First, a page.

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Thursday, February 29, 2024
Feb. 29, 2024

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Jayne: Capitol siege stands alone

By , Columbian Opinion Page Editor

The problem, it seems, is one of false equivalency. Of whataboutism. Of professing, “Sure, this might be bad, but what about that?”

This is human nature, of course, a desire to shroud our shortcomings or our indefensible beliefs by insisting that both sides are bad. And it long has informed our political choices.

There is a problem with that. Because evils — or attributes — are not inherently equivalent. There are varying degrees, and pretending they have equivalencies is merely an excuse for our own cognitive dissonance.

As Isaac Asimov once explained: “When people thought the earth was flat, they were wrong. When people thought the Earth was spherical they were wrong. But if you think that thinking the Earth is spherical is just as wrong as thinking the Earth is flat, then your view is wronger than both of them put together.”

Which brings us to the current political example of flat-Earthism. Because as investigations continue into the Jan. 6 riot at the U.S. Capitol, we are inevitably faced with comparisons — from some people — to last year’s racial unrest throughout the country. We are inevitably faced with suggestions that these somehow are equivalent.

In one, rioters invaded the very seat of American democracy in an attempt to overthrow the government. They broke into the Capitol, overran overmatched security forces, threatened to assassinate political leaders, chanted “Hang Mike Pence,” looted offices of congressional members, and sent those congressional members scurrying for safety.

The rioters tried to prevent a basic function of democracy — the counting of Electoral College votes — and they tried to subvert the very foundation of this country. It was the first time since 1814 the U.S. Capitol came under attack from hostile forces, and it was one of the darkest days in our nation’s history.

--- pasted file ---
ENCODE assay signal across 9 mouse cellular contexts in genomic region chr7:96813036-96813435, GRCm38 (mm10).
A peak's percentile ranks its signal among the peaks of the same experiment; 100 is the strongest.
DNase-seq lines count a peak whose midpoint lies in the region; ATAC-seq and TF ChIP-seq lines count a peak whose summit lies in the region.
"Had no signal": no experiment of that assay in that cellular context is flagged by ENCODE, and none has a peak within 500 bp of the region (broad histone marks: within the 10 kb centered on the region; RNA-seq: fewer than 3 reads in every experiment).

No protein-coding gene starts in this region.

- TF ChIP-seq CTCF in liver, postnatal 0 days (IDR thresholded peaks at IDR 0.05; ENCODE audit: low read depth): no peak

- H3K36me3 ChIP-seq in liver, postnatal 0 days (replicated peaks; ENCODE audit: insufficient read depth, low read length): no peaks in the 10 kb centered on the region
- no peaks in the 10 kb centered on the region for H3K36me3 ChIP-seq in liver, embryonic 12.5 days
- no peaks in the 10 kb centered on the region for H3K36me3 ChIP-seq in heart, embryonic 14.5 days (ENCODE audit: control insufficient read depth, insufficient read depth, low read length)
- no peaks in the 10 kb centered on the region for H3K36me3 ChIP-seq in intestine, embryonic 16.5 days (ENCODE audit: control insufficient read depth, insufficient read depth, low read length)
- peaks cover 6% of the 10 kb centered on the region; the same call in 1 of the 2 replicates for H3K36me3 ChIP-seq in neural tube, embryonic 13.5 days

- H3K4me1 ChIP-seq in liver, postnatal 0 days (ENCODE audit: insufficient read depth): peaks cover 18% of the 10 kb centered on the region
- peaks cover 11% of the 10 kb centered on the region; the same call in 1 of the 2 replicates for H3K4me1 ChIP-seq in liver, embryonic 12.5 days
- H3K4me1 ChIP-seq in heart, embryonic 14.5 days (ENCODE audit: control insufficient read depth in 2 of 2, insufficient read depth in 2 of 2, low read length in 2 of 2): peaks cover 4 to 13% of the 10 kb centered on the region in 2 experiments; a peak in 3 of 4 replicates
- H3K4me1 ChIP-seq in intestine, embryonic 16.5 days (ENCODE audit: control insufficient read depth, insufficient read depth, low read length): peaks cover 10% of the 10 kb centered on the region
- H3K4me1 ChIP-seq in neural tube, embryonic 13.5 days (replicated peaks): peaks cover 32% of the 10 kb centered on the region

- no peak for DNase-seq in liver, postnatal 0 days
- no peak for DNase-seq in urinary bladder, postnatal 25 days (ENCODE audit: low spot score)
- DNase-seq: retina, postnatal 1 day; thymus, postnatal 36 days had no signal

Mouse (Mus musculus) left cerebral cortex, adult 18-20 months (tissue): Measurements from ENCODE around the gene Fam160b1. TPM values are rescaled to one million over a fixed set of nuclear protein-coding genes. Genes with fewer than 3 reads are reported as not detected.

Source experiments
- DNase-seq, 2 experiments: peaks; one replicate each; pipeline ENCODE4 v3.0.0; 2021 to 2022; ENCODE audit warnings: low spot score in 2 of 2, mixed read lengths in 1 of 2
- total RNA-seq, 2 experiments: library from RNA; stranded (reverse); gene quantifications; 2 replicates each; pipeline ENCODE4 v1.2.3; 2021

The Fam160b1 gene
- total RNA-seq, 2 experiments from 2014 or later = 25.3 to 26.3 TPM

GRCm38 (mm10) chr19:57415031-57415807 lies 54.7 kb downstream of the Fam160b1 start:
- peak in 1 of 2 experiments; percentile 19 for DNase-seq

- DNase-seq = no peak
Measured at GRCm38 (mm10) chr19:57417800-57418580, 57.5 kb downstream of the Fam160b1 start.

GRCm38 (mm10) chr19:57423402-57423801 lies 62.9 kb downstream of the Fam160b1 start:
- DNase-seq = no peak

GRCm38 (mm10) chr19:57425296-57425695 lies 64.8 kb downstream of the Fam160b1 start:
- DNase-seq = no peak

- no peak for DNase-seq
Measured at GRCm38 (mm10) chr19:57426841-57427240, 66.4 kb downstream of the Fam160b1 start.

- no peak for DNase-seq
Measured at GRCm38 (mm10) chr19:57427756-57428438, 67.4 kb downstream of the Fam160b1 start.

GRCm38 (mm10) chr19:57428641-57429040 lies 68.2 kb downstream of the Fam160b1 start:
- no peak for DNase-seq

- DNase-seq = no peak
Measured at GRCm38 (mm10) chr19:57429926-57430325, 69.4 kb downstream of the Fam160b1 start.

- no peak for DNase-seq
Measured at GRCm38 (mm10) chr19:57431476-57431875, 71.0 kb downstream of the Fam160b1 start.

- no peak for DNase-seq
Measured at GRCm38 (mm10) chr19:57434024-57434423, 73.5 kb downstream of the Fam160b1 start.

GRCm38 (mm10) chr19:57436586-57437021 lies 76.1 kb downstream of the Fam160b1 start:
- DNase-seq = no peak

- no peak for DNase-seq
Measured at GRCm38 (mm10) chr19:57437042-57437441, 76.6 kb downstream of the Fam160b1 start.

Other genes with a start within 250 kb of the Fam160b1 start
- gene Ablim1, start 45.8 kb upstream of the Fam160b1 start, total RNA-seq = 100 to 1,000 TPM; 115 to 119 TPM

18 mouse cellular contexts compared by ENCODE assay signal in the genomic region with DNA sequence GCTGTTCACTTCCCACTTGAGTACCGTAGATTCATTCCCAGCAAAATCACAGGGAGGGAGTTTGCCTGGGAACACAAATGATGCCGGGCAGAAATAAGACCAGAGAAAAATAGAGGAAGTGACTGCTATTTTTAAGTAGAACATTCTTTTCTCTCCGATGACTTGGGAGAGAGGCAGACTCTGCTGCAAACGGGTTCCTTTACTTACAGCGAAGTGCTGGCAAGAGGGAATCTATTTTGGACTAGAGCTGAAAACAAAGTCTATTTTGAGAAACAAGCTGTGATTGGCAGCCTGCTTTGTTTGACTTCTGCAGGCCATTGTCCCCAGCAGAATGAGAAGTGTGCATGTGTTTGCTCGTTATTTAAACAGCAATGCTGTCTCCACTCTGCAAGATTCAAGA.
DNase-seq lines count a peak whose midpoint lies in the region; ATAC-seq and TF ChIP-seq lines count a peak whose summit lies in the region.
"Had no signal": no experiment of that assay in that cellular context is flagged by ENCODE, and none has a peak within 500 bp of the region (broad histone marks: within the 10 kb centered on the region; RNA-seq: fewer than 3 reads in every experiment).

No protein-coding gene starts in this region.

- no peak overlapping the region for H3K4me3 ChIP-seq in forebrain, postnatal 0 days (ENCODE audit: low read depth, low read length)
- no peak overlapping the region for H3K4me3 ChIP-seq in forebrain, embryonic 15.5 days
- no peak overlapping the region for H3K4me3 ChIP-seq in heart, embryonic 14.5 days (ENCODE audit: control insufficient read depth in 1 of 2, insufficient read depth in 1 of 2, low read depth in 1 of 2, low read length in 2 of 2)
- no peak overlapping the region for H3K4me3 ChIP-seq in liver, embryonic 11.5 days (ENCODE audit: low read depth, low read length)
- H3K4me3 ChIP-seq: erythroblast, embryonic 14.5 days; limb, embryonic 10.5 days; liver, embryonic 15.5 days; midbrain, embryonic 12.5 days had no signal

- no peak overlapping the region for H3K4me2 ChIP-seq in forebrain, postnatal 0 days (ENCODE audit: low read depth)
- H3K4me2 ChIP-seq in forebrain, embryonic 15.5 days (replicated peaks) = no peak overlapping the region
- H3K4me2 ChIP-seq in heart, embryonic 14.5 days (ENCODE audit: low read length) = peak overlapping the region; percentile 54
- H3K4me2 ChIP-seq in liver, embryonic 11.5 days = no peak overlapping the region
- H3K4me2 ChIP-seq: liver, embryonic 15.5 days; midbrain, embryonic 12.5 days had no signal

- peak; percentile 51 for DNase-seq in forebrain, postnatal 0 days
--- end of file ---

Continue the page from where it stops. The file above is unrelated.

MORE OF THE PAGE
Five people died as a result.

The fallout landed close to home this week, with the arrest of a 61-year-old Battle Ground man. He has been charged with one count of unauthorized entering or remaining in any restricted building or grounds. According to an affidavit, he told investigators he “picked up items that others had knocked over,” and “decided to leave after witnessing several people causing damage to Capitol property.”

It will be up to investigators and the courts to determine the veracity of those claims. It will be up to us to determine how we assess and remember the attack on our nation.

Because numerous apologists have disingenuously compared the Capitol attack with incidents of violence during protests last year. Indeed, in many cases, unacceptable violence and threats broke out. Police cars were burned; police buildings were set ablaze; people were injured and structures were damaged.

There have been consequences– as there should be. In Portland, according to KOIN-TV, nearly 1,000 arrests occurred. While most charges were dropped, Multnomah County District Attorney Mike Schmidt said: “I had to make a decision, based on resources in this office, where we were going to prioritize. Breaking windows of businesses, lighting things on fire, stealing from those stores in the protest environment, that’s what we’re focusing on. We’re not using our limited resources on people who aren’t doing those things.”

Those who engaged in violence and vandalism during last year’s protests should be prosecuted. And aggressive police actions which often heightened the tension should be reassessed. But any suggestion that violence in our cities is equivalent to an attack on the U.S. Capitol should be dismissed.

As Rep. Jaime Herrera Beutler explained the day of the Capitol riot: “The Capitol Police barricaded us in. We were told to get down and to get our gas masks. Eventually, we were ushered out. … Is this the America we want to give to our children? A country of lawlessness and mob rule?”

Those are good questions. And they should not be obfuscated by false equivalencies.